10 Best Miso Paste Substitutes You Can’t Go Wrong With
1. Soy Sauce
The easiest miso substitute there ever was or will be, period. Both soy sauce and miso contain fermented soybeans and salt. However, soy sauce is usually way saltier and lacks the creaminess of miso paste. So start with just ½ tsp of soy sauce for 1 tbsp of miso and work your way from there.
2. Fish Sauce
Need a substitute specifically for dark miso paste? Try ½ tsp fish sauce to sub 1 tbsp of miso. Dark miso bursts with prismatic flavors of umami, salty, tangy, and pungent with a hint of sweetness. Made of fermented anchovies and salt, fish sauce exhibits a very similar flavor profile. Zhuzh it up with a dash of rice vinegar if your dish needs more acidity.
3. Fermented Soybean Paste or Doenjang
Texture and taste-wise, it’s decidedly similar to mame miso. Plain fermented soybean paste can be very salty, therefore, start with a salt amount and adjust the quantity as you cook. You can use Doenjang as a miso alternative for all kinds of soup, stews, and condiments.
4. Vegetable Bouillon Powder or Cube
This would be a decent, low-cost option for literally any soup or broth other than miso soup. Albeit it will lack the funky, malty kick of miso, your soups will taste delicious.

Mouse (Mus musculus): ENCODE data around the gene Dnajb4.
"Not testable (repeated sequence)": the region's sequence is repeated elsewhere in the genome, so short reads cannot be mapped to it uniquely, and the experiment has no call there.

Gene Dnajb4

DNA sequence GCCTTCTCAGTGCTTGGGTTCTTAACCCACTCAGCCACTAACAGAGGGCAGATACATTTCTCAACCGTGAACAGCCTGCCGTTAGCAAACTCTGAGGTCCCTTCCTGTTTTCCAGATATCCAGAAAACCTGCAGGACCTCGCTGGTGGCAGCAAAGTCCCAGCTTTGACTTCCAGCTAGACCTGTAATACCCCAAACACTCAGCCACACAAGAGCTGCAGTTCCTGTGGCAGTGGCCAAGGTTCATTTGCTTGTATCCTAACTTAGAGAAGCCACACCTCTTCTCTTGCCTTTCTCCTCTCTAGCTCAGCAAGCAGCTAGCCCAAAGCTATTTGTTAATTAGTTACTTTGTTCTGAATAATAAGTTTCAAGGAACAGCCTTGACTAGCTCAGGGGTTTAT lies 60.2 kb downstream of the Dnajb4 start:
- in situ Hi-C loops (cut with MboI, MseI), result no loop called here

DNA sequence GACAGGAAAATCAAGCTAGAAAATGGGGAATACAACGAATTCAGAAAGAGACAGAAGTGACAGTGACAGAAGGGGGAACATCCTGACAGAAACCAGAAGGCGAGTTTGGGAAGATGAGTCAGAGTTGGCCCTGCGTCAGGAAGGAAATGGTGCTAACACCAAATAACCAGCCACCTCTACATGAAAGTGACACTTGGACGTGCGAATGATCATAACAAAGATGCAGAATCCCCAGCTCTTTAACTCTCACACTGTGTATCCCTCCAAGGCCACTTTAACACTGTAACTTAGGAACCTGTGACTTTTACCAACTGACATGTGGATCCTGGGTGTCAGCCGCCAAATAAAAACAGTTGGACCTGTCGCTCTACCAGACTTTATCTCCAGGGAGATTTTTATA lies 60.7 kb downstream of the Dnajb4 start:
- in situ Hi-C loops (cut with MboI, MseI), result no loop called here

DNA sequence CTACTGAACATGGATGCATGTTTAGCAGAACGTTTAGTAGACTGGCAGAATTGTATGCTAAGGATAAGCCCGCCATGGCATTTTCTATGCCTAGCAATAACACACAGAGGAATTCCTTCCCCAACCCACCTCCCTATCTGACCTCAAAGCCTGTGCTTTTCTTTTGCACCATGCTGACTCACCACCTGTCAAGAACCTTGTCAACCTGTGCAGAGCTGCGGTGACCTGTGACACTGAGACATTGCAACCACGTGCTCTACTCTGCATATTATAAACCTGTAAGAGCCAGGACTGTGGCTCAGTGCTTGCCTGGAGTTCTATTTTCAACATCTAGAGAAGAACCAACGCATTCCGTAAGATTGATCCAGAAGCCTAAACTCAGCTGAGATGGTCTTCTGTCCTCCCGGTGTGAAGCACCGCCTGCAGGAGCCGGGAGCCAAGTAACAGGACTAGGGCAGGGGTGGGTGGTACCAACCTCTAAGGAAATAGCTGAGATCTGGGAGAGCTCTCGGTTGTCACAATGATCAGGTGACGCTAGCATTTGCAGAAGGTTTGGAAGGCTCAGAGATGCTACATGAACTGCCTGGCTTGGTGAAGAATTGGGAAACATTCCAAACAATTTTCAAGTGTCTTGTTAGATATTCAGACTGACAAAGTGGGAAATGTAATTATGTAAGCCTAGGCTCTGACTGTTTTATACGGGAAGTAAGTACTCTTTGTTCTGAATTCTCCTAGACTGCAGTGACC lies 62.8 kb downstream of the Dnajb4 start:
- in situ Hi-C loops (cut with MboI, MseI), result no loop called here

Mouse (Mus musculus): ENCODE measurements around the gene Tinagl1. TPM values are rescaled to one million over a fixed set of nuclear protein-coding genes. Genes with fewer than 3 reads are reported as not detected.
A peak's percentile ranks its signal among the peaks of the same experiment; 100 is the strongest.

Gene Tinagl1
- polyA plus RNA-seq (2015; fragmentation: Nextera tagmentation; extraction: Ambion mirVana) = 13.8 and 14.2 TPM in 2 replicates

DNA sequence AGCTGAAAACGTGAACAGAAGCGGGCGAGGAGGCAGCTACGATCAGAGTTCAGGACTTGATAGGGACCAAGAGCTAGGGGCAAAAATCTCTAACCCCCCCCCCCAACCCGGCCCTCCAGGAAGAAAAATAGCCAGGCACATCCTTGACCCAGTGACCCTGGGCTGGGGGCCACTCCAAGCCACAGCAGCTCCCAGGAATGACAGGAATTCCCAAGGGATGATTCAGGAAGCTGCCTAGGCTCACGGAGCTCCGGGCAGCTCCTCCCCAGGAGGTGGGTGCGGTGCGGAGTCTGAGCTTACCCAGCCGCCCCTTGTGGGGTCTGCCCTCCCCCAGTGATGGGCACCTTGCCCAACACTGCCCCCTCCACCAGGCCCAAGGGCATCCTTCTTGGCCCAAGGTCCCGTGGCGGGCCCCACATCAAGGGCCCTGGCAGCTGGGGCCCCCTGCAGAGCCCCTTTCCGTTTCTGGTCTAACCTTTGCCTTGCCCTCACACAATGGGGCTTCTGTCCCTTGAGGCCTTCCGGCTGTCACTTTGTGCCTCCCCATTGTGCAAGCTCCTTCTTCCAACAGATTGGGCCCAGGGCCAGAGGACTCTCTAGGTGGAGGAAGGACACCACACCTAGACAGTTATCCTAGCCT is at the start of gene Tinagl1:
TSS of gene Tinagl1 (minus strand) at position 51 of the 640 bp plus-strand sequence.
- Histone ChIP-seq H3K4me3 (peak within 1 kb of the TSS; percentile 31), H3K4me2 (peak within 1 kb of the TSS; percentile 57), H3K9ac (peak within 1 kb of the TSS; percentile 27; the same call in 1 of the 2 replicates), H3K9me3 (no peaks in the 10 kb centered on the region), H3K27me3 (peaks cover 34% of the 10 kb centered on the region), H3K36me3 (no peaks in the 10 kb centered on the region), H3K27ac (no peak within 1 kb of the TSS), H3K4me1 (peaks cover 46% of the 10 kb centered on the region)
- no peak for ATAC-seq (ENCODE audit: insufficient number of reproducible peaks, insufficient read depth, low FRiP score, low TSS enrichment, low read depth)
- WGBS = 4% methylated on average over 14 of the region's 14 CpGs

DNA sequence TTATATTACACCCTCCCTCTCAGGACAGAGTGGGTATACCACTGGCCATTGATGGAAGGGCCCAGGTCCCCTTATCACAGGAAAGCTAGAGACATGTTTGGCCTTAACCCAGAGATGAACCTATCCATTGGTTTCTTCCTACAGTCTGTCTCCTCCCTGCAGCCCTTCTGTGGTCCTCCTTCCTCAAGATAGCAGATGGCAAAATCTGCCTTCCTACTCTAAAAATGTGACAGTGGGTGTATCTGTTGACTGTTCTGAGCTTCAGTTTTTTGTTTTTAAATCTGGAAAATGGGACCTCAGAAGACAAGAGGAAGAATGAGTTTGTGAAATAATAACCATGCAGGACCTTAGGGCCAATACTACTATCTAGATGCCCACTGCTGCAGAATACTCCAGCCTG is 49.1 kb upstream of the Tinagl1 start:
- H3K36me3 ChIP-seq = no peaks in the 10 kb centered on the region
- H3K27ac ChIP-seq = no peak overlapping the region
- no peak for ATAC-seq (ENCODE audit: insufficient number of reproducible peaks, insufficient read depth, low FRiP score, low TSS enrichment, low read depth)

Quite similar in consistency, tahini paste would be a nice mild alternative to white miso. Made of ground sesame seeds, tahini paste has a strong nutty flavor as opposed to the salty, pungent flavors of miso.
If you aren’t a big fan of pungent food but are an ardent admirer of umami, consider replacing tbsp miso with 1-1.5 tbsp of tahini for salad dressings and dipping sauces. Note that it won’t work well for dishes that call for a large quantity of miso.
6. Red Bean Paste
Liked the idea of using tahini instead of miso but out of tahini? Consider red bean paste made of adzuki beans. It has a deep, earthy, and sweet flavor which makes it a good alternative to Shiro miso. That being said, red bean paste can be too sweet for some people’s liking, so be mindful of the quantity.
7. Yellow Bean Paste
This uniquely flavorful paste is made of fermented yellow soybeans, salt, and order. A staple of Beijing cuisine, yellow bean paste is arguably the closest thing to yellow miso paste you can get.
8. Black Bean Paste
I have successfully replaced dark miso with Chinese black bean paste in slow-cooked dishes and as a marinade for grilled chicken. Chinese black bean is bursting with salty, spicy, savory, pungent, and sweet notes.
9. Anchovy Paste
Contains a sharp, strong flavor of small fishes fermented with salt. Adding ¼ tsp of anchovy paste for 1 tbsp of miso should level up your hearty soups and stews.
This umami-bomb is essentially a darker, richer, less salty Japanese relative of regular soy sauce. It’s gluten-free, just like genmai miso paste. Use it for stir-fries, marinade, or as a dipping sauce if you enjoy strong, sharp flavors.
So that were the 10 best miso paste substitutes that work like a charm if you use them in appropriate quantities. While you can always use miso powder, it won’t simply have the same depth of flavors as a high-quality miso paste.